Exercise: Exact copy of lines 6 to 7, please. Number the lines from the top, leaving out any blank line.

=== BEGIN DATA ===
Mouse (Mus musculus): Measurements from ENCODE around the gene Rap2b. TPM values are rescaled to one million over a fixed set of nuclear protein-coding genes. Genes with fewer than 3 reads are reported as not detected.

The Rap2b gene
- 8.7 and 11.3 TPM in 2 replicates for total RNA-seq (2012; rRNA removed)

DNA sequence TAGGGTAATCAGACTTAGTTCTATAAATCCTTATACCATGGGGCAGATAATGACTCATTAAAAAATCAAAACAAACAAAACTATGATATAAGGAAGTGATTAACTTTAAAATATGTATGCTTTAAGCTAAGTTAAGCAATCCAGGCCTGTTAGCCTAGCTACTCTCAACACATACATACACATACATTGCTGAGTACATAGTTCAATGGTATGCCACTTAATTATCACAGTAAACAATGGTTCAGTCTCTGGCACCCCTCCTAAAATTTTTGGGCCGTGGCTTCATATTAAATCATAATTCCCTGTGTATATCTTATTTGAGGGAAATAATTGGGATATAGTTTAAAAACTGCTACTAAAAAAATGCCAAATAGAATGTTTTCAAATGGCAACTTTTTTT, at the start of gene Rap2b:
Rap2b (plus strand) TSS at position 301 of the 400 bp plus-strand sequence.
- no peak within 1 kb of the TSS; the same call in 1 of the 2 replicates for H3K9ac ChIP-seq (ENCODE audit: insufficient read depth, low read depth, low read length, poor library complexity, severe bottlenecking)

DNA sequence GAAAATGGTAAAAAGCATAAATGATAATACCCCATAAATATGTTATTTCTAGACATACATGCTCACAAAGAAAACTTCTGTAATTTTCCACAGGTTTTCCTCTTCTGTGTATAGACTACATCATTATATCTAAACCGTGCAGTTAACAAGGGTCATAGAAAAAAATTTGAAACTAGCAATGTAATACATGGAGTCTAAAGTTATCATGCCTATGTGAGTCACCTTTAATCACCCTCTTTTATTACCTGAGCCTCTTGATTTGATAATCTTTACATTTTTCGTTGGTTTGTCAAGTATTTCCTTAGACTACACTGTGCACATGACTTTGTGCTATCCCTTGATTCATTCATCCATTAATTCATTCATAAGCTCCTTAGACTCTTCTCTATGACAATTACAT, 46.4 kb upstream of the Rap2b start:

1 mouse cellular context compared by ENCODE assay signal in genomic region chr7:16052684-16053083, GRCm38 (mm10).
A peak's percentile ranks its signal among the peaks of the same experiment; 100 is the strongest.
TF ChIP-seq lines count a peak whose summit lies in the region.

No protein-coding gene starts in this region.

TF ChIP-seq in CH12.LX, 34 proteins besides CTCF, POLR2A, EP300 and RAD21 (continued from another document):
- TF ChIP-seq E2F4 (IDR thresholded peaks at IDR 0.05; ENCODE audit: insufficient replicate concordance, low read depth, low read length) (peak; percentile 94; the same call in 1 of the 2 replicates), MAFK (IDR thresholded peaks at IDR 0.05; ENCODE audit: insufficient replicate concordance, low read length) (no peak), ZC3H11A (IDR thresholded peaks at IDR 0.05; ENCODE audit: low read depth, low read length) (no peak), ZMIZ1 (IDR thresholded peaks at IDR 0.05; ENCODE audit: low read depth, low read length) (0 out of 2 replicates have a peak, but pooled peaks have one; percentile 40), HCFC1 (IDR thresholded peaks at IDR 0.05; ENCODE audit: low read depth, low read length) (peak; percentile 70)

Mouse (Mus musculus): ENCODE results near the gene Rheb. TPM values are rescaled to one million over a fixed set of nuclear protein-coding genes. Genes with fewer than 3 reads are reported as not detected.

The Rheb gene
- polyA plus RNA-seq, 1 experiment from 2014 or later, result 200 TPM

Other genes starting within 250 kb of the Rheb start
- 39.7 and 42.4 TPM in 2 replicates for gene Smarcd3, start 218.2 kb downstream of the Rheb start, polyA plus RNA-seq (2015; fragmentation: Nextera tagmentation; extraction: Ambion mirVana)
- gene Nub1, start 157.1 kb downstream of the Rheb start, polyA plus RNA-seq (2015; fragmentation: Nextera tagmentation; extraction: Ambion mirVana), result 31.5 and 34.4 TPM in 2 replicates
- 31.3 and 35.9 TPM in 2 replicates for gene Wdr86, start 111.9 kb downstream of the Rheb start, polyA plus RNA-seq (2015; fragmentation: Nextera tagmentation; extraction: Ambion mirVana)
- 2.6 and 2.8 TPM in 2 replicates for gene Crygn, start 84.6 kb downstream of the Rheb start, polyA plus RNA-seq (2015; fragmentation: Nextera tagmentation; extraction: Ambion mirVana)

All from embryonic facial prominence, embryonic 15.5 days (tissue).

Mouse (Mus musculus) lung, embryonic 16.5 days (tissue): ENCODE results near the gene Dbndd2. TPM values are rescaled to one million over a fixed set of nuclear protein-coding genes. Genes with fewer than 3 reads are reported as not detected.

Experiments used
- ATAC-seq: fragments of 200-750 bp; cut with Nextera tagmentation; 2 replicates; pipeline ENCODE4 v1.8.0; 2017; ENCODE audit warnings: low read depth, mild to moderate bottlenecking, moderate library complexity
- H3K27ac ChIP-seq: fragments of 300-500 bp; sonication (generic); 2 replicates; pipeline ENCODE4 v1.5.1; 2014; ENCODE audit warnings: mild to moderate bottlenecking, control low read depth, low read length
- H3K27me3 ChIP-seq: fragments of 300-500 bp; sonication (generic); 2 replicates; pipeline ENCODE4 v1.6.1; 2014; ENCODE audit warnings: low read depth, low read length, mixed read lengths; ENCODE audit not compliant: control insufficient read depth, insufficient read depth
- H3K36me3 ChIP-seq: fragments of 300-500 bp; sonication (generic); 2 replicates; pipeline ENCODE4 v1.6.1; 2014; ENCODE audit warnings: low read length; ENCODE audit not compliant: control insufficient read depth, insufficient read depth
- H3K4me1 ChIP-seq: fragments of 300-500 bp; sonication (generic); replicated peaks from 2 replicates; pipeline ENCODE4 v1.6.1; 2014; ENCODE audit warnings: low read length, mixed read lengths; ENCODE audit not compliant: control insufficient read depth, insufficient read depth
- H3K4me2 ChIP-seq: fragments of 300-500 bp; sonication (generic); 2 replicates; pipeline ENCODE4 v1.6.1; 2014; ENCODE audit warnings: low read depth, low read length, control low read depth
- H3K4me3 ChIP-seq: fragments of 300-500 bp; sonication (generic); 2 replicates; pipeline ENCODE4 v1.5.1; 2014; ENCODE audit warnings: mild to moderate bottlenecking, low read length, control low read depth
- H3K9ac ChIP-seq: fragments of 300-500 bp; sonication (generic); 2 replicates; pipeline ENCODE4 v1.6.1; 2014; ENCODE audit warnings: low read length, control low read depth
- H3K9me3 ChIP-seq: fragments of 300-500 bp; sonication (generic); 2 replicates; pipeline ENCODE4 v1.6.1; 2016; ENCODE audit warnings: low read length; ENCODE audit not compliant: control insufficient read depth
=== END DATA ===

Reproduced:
- no peak within 1 kb of the TSS; the same call in 1 of the 2 replicates for H3K9ac ChIP-seq (ENCODE audit: insufficient read depth, low read depth, low read length, poor library complexity, severe bottlenecking)

DNA sequence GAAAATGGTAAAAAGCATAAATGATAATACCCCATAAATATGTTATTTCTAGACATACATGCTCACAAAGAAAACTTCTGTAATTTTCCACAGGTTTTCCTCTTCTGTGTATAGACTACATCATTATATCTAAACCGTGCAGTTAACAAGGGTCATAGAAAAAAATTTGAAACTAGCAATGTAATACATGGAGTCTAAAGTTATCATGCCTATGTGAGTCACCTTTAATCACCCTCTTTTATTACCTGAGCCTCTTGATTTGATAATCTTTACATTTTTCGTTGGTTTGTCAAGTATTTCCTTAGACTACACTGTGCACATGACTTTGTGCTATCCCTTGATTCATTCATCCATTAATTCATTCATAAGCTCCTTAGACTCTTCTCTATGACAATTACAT, 46.4 kb upstream of the Rap2b start: